It seems Betterment’s foray into 401(k)s plans is proving to be a successful new revenue stream for the automated investment service.
The New York-based robo advisor announced Thursday that it has added 200 plan sponsors to Betterment for Business, the automated 401(k) service, since launching in January.
Cynthia Loh, the general manager of Betterment for Business, said the service has attracted companies across the board—from technology and health care to law offices and shipping firms—and that the adoption rate surpassed the robo’s own goals. Loh added that it has also been converting a lot of plans from larger, established companies; the firm’s largest conversion so far was a $15 million plan.
“In the first seven months of being live as a 401(k) provider, there was an expectation that we would only see new plans,” Loh said. At first, only about 15 percent of plans were conversions, but now it’s closer to 40 percent. “The longer we are in the market, we’re seeing more and more inquiries for conversions, and getting more from medium-sized businesses.”
The 401(k) business has also provided Betterment with new opportunities to cross-sell. With some plans including as many as 600 employees, Betterment for Business has increased awareness of the retail product, and Loh said individuals have opted to roll over their 401(k) into a Betterment-managed IRA. Likewise, working with various companies has provided opportunities to introduce more financial professionals to Betterment Institutional.
“The cross-selling opportunity really expands our reach into the overall number of individuals that we’re able to get in front of,” Loh said. “The idea that we have customers already that are part of all three of our business lines starts to get really interesting.”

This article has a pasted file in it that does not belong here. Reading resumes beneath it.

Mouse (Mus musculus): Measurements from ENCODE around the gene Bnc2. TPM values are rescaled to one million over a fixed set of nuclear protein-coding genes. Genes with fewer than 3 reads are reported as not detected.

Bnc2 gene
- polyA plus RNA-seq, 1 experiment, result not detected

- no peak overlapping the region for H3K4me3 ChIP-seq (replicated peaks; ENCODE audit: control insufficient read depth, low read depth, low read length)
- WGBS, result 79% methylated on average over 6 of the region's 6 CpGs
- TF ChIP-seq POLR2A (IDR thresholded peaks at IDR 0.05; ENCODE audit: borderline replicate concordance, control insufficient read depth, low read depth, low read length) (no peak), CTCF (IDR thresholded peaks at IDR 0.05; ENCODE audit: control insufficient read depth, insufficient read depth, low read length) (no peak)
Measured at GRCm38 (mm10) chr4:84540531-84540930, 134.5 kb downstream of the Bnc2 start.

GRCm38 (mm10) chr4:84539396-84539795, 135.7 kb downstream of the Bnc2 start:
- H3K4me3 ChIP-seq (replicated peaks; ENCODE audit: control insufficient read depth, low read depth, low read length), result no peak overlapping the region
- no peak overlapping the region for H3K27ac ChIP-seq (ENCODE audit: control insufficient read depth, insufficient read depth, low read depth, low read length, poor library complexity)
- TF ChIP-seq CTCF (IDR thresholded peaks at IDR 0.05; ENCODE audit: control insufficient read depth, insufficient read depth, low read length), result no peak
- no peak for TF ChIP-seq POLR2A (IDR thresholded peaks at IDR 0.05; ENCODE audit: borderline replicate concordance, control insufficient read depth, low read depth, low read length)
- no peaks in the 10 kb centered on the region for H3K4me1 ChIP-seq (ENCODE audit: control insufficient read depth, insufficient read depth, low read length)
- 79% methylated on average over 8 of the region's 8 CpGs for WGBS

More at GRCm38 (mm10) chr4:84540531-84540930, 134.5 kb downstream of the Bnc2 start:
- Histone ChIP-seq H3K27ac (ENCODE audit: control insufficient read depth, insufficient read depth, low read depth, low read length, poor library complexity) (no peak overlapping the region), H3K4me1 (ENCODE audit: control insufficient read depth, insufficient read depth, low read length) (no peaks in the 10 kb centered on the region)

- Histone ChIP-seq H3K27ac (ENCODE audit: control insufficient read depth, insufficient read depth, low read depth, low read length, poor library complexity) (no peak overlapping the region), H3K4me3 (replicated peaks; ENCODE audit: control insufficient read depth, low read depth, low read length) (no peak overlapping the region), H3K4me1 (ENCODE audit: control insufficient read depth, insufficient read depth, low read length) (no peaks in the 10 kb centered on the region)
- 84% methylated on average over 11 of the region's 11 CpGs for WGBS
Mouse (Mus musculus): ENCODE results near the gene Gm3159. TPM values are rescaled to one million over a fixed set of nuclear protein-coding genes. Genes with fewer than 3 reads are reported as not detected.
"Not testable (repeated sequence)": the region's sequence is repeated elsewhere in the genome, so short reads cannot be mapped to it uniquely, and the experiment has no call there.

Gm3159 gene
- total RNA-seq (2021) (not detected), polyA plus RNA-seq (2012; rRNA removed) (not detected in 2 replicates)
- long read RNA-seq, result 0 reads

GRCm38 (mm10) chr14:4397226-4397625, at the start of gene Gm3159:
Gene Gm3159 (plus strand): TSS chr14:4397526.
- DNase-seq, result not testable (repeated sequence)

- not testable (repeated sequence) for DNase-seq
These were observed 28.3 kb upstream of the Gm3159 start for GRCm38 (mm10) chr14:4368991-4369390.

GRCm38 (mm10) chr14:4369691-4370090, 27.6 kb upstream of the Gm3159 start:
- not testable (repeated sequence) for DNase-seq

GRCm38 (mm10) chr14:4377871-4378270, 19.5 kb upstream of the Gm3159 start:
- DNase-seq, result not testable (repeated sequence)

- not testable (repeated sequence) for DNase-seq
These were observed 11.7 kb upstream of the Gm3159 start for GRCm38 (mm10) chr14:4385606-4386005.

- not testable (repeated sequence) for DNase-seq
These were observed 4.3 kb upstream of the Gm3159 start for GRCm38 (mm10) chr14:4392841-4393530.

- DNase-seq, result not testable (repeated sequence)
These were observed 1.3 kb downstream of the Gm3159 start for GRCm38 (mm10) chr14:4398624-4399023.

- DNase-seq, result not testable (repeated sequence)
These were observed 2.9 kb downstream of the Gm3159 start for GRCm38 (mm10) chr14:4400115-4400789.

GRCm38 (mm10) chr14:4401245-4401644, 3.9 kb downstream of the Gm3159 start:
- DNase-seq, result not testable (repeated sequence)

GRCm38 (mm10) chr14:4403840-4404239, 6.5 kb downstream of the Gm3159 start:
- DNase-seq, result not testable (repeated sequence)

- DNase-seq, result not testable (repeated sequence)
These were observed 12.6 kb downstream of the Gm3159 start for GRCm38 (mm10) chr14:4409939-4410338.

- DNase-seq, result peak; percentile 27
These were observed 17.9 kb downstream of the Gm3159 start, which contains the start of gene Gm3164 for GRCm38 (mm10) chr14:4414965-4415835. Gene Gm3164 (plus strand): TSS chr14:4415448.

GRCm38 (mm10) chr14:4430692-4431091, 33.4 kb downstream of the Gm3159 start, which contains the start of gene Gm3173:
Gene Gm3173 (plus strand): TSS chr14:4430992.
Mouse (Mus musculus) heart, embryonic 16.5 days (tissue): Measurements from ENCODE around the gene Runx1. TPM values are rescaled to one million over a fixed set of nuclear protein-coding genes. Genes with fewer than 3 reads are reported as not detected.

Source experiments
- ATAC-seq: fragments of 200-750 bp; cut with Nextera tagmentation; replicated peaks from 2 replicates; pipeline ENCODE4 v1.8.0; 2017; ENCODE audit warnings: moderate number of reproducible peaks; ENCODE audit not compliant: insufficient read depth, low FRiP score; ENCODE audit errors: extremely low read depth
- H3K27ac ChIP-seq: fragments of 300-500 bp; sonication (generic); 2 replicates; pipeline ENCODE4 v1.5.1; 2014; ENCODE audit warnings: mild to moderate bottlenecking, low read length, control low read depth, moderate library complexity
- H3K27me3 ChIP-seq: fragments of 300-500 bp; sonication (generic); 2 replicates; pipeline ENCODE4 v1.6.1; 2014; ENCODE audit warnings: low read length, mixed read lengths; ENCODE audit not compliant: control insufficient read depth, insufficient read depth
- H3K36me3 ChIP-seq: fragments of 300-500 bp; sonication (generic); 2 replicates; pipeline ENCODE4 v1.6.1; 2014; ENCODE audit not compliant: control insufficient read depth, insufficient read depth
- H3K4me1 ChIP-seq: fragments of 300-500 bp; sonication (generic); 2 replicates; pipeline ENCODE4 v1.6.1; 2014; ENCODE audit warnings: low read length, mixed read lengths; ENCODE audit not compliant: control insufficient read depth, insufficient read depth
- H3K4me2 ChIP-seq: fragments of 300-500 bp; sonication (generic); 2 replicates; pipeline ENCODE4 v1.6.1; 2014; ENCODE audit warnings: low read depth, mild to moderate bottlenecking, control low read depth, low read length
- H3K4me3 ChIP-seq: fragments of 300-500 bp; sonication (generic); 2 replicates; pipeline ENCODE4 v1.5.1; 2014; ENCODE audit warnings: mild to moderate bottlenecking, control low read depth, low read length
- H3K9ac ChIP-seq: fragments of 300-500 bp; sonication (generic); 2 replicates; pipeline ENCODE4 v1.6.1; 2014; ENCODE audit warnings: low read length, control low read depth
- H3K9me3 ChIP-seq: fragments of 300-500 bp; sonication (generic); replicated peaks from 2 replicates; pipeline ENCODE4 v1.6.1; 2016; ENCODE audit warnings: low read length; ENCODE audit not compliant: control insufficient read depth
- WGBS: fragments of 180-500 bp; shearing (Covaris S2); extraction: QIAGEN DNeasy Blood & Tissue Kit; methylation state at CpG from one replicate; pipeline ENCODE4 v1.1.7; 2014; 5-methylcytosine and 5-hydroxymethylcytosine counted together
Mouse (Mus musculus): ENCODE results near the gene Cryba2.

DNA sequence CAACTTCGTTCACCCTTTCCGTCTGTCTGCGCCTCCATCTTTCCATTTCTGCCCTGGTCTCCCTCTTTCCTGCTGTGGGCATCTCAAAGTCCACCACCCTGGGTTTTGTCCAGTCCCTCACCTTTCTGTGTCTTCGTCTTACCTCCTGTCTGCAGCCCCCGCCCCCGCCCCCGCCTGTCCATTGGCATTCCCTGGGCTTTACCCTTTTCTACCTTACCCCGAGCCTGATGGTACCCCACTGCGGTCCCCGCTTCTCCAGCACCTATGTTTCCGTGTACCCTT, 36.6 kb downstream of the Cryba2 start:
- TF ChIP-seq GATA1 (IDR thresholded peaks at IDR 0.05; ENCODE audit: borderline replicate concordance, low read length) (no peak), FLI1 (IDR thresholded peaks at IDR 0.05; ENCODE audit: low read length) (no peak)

Betterment for Business’s success comes when there is more skepticism than ever about the direct-to-consumer robo advisor business model. Industry blogger Michael Kitces estimates the robos generate as little as $50 gross revenue per client, meaning new revenue is needed for the technology startups to realize a return for their venture capital investors.
While Wealthfront has remained steady in being a purely B2C robo, Betterment has added two more businesses: Betterment Institutional (a white-label version of the robo for financial advisors) and Betterment for Business. Wealthfront has reportedly struggled to retain top talent (update: a spokesperson for Wealthfront disputed this claim, calling it "completely false" and that the company is "upgrading talent if anything), while Betterment recently surpassed $5 billion in assets under management. Betterment recently hired a new chief financial officer, Amy Shapero, with experience from Goldman Sachs and Credit Suisse despite a PR dust-up over a decision to suspend trading following the Brexit decision.
And while Betterment doesn’t break out how each business contributes to its overall AUM or revenue, Shapero recently indicated that Betterment for Business would be an area of focus for Betterment as it moves towards making an initial public offering.
The company is currently valued at $700 million, and some analysts feel Betterment’s diversification leaves it well positioned for the future. Kitces said, “Betterment may soon be the last man standing,” and in a recent research report, Tiburon Strategic Advisors Managing Partner Chip Roame said he would bet on Betterment surviving a coming decline of robo advisors.
Roame also said his research indicates that the defined contribution space is the most ripe for digital automation, and companies focusing on it should continue to do well. That appears to be holding true, and Loh said 401(k) will be a “really crucial” part of the company’s future plans.
“The 401(k) space has been long overdue for an overhaul,” Loh said. “There is broad agreement throughout the industry that the current solutions are not meeting the needs of most participants.
“Having more than 200 plans in just six months is a great indicator of the clear demand for what we’re building.”